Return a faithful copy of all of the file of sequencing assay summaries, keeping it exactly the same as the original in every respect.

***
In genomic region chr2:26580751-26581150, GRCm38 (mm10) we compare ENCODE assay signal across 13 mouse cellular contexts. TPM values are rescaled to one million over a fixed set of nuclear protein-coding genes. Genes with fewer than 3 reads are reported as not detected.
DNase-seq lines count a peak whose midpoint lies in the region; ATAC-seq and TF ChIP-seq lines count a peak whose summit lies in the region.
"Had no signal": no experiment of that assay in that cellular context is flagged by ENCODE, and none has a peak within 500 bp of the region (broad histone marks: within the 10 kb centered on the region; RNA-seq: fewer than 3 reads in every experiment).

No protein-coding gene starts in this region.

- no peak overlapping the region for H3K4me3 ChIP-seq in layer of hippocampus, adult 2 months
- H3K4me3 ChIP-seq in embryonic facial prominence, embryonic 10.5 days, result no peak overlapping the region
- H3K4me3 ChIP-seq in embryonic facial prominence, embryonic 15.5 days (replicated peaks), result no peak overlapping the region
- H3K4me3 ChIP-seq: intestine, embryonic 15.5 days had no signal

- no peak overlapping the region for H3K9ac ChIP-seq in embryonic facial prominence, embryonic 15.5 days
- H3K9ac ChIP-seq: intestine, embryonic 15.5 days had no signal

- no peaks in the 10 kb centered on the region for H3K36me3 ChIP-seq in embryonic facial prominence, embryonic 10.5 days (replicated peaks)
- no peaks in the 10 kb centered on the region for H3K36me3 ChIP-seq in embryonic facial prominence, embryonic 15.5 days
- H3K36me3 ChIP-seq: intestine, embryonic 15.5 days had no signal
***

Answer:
In genomic region chr2:26580751-26581150, GRCm38 (mm10) we compare ENCODE assay signal across 13 mouse cellular contexts. TPM values are rescaled to one million over a fixed set of nuclear protein-coding genes. Genes with fewer than 3 reads are reported as not detected.
DNase-seq lines count a peak whose midpoint lies in the region; ATAC-seq and TF ChIP-seq lines count a peak whose summit lies in the region.
"Had no signal": no experiment of that assay in that cellular context is flagged by ENCODE, and none has a peak within 500 bp of the region (broad histone marks: within the 10 kb centered on the region; RNA-seq: fewer than 3 reads in every experiment).

No protein-coding gene starts in this region.

- no peak overlapping the region for H3K4me3 ChIP-seq in layer of hippocampus, adult 2 months
- H3K4me3 ChIP-seq in embryonic facial prominence, embryonic 10.5 days, result no peak overlapping the region
- H3K4me3 ChIP-seq in embryonic facial prominence, embryonic 15.5 days (replicated peaks), result no peak overlapping the region
- H3K4me3 ChIP-seq: intestine, embryonic 15.5 days had no signal

- no peak overlapping the region for H3K9ac ChIP-seq in embryonic facial prominence, embryonic 15.5 days
- H3K9ac ChIP-seq: intestine, embryonic 15.5 days had no signal

- no peaks in the 10 kb centered on the region for H3K36me3 ChIP-seq in embryonic facial prominence, embryonic 10.5 days (replicated peaks)
- no peaks in the 10 kb centered on the region for H3K36me3 ChIP-seq in embryonic facial prominence, embryonic 15.5 days
- H3K36me3 ChIP-seq: intestine, embryonic 15.5 days had no signal